A Stimulus to Broadband Use

A little-known element of the economic recovery bill can help

I JUST SPENT HALF a day on the Organization for Economic Cooperation and Development website (OECD). Specifically, I was looking at the nearly 50 charts and graphs showing comparisons among countries on all things broadband, from total subscribers to percentage of fiber connections.

I was researching a little-known component of the American Recovery and Reinvestment Act: the Broadband Technology Opportunities Program (BTOP). The program provides for $7.2 billion in grants and loans for broadband initiatives, to meet the information needs of people throughout the country, especially in rural areas. In Ed Market Lookout, the new online information service from T.H.E. Journal publisher 1105 Media, broadband business planning consultant Alice Taylor writes that up to 10,000 grants will be awarded-- at least one in every state-- and “educational institutions and their vendor partners are in a front-of-the-pack position to benefit from the initiative. Schools, libraries, colleges, and community centers are singled out in the legislation as potentially prime receivers of 'broadband education, awareness, training, access, equipment, and support' to enable them to 'facilitate greater use of broadband services' in their communities.”

The grant program is being administered by the National Telecommunications and Information Administration within the Department of Commerce, and the Rural Utilities Service within the Department of Agriculture. However, education is also at the table, according to Jenelle Leonard, director of school support and technology programs at the Department of Education, who says that the DOE is represented at weekly BTOP meetings among commerce, agriculture, and other interested agencies.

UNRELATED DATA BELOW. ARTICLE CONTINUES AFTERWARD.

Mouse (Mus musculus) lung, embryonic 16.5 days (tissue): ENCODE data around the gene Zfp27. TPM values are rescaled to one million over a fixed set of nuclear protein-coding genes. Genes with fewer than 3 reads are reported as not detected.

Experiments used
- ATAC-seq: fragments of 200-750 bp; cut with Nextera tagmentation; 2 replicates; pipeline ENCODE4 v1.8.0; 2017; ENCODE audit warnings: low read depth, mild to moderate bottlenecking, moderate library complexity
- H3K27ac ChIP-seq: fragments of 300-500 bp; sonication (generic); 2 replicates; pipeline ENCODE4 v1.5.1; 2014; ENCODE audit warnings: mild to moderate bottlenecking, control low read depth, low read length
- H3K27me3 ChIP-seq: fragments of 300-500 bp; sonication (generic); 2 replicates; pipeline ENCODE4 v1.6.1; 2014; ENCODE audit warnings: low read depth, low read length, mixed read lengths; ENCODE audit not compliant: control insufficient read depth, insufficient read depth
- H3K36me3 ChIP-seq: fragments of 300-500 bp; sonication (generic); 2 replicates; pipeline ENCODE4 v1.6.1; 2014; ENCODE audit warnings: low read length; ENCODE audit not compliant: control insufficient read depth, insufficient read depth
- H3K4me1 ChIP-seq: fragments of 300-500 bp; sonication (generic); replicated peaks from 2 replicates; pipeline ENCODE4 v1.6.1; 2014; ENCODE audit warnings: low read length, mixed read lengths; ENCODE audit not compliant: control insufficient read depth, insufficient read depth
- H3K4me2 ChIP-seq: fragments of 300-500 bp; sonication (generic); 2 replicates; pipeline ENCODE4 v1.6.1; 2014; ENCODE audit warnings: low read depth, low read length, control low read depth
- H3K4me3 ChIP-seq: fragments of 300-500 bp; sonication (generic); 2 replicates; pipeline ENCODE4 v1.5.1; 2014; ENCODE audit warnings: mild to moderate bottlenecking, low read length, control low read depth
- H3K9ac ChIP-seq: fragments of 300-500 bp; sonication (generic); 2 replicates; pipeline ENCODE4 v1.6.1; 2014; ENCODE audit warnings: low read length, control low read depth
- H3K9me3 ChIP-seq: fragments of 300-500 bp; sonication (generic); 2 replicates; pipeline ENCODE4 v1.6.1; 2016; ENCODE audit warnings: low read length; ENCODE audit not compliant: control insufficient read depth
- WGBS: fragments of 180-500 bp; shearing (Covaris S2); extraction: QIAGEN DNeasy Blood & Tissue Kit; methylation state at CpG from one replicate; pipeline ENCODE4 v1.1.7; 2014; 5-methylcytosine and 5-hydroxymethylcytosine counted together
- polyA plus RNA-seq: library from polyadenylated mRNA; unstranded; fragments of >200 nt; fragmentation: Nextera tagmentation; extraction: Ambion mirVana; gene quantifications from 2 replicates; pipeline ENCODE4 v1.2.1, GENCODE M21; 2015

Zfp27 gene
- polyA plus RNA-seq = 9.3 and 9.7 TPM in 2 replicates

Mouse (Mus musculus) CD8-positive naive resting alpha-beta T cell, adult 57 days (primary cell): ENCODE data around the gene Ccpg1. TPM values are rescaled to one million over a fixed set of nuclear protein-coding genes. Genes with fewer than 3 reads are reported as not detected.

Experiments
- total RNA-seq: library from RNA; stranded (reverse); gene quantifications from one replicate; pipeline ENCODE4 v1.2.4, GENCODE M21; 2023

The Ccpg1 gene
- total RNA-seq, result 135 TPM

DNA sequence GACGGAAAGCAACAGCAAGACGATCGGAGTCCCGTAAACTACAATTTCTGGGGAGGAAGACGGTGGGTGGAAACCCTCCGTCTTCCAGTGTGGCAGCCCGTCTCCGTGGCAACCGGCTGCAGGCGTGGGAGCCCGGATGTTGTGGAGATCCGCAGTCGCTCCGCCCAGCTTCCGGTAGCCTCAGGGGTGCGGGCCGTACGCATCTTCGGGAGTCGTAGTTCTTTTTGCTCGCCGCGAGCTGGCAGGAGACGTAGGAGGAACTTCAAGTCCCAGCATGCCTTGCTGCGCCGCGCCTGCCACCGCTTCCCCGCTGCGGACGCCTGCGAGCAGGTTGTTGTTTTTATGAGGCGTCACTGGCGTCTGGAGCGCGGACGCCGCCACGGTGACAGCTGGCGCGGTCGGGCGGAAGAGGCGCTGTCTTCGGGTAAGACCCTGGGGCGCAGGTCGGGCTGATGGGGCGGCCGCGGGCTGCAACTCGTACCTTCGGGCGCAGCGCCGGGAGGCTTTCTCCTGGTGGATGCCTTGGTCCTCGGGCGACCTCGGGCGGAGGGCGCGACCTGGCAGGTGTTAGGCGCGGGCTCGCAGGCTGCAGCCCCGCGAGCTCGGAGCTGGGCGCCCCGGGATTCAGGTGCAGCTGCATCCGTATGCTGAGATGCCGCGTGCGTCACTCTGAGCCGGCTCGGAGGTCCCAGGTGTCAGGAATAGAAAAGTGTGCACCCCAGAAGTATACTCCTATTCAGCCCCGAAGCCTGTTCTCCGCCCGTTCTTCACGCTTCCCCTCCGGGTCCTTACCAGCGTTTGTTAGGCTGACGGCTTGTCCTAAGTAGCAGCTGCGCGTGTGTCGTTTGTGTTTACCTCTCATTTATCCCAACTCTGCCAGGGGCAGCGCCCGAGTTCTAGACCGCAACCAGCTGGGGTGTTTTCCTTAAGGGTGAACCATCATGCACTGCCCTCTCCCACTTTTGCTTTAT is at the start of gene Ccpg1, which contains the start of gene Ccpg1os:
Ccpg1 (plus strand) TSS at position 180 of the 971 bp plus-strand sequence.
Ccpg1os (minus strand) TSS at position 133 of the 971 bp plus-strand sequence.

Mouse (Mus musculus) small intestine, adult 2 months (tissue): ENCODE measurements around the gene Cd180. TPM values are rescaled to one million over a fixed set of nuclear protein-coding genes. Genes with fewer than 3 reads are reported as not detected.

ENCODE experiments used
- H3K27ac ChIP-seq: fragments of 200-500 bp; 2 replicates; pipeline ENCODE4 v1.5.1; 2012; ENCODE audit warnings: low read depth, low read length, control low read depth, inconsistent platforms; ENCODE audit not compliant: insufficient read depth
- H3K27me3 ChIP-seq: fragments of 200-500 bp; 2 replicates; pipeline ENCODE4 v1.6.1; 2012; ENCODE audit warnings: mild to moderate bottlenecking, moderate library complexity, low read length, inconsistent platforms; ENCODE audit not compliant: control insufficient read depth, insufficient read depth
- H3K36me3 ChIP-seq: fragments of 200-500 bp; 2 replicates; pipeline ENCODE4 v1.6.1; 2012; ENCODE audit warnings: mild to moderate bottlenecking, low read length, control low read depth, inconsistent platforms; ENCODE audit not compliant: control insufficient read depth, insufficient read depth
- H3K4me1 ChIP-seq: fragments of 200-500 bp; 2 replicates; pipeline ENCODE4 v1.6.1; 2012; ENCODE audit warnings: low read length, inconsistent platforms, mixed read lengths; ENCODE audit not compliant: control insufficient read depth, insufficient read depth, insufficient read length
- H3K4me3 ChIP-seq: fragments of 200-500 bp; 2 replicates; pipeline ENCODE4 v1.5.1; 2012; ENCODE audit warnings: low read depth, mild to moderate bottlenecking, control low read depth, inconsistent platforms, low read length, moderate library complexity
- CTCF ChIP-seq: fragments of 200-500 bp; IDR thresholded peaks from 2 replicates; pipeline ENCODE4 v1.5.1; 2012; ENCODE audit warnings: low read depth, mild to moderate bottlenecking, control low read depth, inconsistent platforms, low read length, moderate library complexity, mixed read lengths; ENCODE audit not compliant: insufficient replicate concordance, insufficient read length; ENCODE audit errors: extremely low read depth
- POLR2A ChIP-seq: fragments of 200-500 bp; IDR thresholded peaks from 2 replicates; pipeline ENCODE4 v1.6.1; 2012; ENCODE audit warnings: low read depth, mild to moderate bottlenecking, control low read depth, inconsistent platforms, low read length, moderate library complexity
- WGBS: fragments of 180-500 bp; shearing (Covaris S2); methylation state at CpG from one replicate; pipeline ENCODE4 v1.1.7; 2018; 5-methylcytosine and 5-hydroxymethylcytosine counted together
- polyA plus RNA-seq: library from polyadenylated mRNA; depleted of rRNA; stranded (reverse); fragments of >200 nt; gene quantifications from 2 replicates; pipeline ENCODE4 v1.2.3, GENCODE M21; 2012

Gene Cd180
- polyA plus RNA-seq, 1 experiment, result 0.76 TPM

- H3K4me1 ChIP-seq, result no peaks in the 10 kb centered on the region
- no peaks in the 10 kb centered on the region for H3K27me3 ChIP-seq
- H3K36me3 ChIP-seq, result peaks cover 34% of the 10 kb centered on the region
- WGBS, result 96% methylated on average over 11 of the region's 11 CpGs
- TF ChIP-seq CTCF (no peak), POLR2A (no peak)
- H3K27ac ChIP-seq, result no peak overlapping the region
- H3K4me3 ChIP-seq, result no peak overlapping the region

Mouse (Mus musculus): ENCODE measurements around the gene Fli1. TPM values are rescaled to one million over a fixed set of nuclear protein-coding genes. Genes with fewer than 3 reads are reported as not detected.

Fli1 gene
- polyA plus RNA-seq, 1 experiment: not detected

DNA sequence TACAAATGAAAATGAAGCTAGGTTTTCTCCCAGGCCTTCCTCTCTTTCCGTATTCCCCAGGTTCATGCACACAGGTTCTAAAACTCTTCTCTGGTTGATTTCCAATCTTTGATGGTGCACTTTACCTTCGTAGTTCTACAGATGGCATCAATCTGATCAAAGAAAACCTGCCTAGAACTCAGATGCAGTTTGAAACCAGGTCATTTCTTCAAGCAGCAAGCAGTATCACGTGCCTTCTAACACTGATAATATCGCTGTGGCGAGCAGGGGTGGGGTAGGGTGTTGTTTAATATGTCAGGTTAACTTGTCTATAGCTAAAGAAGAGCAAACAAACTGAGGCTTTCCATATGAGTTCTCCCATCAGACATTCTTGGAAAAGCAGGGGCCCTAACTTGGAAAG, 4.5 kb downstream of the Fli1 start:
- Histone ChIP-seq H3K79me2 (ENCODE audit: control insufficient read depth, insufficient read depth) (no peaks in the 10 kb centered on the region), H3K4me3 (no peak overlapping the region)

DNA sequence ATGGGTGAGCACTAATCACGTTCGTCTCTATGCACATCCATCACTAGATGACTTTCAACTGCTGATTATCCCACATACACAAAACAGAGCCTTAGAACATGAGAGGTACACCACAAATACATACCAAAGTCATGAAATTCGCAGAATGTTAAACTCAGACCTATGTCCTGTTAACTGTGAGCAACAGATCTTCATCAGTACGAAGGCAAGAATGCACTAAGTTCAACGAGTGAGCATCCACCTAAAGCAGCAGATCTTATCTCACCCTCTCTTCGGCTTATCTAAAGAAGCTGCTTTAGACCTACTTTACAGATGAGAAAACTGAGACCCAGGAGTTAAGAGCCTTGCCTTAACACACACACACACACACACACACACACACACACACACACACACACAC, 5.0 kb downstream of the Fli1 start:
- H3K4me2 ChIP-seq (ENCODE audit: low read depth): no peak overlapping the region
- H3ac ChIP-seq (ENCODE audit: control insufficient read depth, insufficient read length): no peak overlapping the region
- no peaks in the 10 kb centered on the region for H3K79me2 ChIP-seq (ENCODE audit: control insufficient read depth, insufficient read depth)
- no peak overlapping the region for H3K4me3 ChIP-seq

How great is our need for expanding broadband throughout the country? According to the OECD, as of June 2008, the US ranks 19th worldwide with 25 broadband subscribers per 100 inhabitants; Denmark leads with 36.7 subscribers per 100 inhabitants. We are 14th in advertised download speed, behind such technology juggernauts as Portugal, which sits in eighth place. It isn't because we're cheaper: We rank 13th in average subscription price.

Rural areas-- and urban and suburban as well-- are crying out for broadband. And with the growth of technology use in education, and the increasing demand for digital content in general and bandwidth-eating applications like movie clips and other rich media, schools will need even more bandwidth-- and they need it now. The BTOP can't be implemented soon enough.

About the Author

Geoffrey H. Fletcher is the deputy executive director of the State Educational Technology Directors Association (SETDA).


Sat, Jun 29, 2013 Tutt Lambert Loveland, OH

Geoff, Trying to track you down for a Milford Junior High Faculty Reunion for those who served there from 1964-1983. We plan on a dinner at the Terrace Park Country Club on September 21, 2013. Hope to see you then. Response has been good to date. Tutt

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